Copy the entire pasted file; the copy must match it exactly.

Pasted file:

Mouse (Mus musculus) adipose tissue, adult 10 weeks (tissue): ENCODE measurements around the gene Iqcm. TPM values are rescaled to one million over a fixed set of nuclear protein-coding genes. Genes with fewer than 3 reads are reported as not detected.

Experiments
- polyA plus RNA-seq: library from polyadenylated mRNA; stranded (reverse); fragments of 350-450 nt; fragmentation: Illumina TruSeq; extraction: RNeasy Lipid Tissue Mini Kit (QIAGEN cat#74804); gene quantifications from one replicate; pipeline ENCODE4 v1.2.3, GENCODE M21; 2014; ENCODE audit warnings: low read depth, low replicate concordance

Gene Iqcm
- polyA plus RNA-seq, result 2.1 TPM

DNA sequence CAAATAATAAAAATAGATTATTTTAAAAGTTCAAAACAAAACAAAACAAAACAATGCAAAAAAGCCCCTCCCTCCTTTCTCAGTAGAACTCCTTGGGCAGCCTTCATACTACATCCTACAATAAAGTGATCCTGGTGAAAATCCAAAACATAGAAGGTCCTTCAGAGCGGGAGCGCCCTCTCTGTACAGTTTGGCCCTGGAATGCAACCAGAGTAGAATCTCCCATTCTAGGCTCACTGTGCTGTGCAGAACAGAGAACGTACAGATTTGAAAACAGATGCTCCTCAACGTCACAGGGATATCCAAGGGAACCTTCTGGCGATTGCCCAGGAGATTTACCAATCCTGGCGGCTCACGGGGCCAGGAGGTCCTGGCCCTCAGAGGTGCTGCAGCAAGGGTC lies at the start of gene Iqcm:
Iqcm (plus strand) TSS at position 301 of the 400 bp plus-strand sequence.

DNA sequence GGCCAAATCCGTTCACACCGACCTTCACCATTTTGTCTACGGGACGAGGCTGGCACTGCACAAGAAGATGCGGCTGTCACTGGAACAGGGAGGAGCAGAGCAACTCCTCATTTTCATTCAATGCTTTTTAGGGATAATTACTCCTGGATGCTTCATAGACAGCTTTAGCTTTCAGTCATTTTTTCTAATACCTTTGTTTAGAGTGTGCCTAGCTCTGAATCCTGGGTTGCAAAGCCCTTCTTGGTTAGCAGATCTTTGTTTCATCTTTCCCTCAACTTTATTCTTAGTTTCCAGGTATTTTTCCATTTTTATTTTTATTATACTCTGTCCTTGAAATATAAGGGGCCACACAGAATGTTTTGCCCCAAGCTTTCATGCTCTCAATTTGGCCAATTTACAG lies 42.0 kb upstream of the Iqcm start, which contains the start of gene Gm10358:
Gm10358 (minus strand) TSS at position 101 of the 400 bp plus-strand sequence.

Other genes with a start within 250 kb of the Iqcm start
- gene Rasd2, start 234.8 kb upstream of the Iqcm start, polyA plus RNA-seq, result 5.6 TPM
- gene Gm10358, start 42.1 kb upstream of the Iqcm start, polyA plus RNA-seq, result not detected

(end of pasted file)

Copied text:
Mouse (Mus musculus) adipose tissue, adult 10 weeks (tissue): ENCODE measurements around the gene Iqcm. TPM values are rescaled to one million over a fixed set of nuclear protein-coding genes. Genes with fewer than 3 reads are reported as not detected.

Experiments
- polyA plus RNA-seq: library from polyadenylated mRNA; stranded (reverse); fragments of 350-450 nt; fragmentation: Illumina TruSeq; extraction: RNeasy Lipid Tissue Mini Kit (QIAGEN cat#74804); gene quantifications from one replicate; pipeline ENCODE4 v1.2.3, GENCODE M21; 2014; ENCODE audit warnings: low read depth, low replicate concordance

Gene Iqcm
- polyA plus RNA-seq, result 2.1 TPM

DNA sequence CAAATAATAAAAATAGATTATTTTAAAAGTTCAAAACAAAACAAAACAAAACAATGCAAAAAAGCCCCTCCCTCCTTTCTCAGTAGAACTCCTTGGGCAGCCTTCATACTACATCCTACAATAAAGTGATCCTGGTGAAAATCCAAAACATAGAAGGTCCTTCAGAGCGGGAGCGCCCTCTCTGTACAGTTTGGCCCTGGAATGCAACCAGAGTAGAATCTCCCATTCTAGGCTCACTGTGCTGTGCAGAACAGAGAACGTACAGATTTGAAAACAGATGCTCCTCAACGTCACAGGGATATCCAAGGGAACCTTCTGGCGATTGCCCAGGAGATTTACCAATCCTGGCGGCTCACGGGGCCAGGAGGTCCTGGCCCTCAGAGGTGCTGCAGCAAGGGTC lies at the start of gene Iqcm:
Iqcm (plus strand) TSS at position 301 of the 400 bp plus-strand sequence.

DNA sequence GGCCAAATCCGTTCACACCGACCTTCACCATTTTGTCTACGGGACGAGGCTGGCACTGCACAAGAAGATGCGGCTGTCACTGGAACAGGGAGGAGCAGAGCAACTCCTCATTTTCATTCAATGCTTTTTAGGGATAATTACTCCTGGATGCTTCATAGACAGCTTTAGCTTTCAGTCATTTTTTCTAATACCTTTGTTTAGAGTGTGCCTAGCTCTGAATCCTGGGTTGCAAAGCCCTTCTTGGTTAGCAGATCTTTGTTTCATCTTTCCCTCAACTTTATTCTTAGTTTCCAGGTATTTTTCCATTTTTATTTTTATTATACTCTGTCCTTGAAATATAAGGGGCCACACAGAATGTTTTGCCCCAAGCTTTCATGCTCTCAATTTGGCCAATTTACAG lies 42.0 kb upstream of the Iqcm start, which contains the start of gene Gm10358:
Gm10358 (minus strand) TSS at position 101 of the 400 bp plus-strand sequence.

Other genes with a start within 250 kb of the Iqcm start
- gene Rasd2, start 234.8 kb upstream of the Iqcm start, polyA plus RNA-seq, result 5.6 TPM
- gene Gm10358, start 42.1 kb upstream of the Iqcm start, polyA plus RNA-seq, result not detected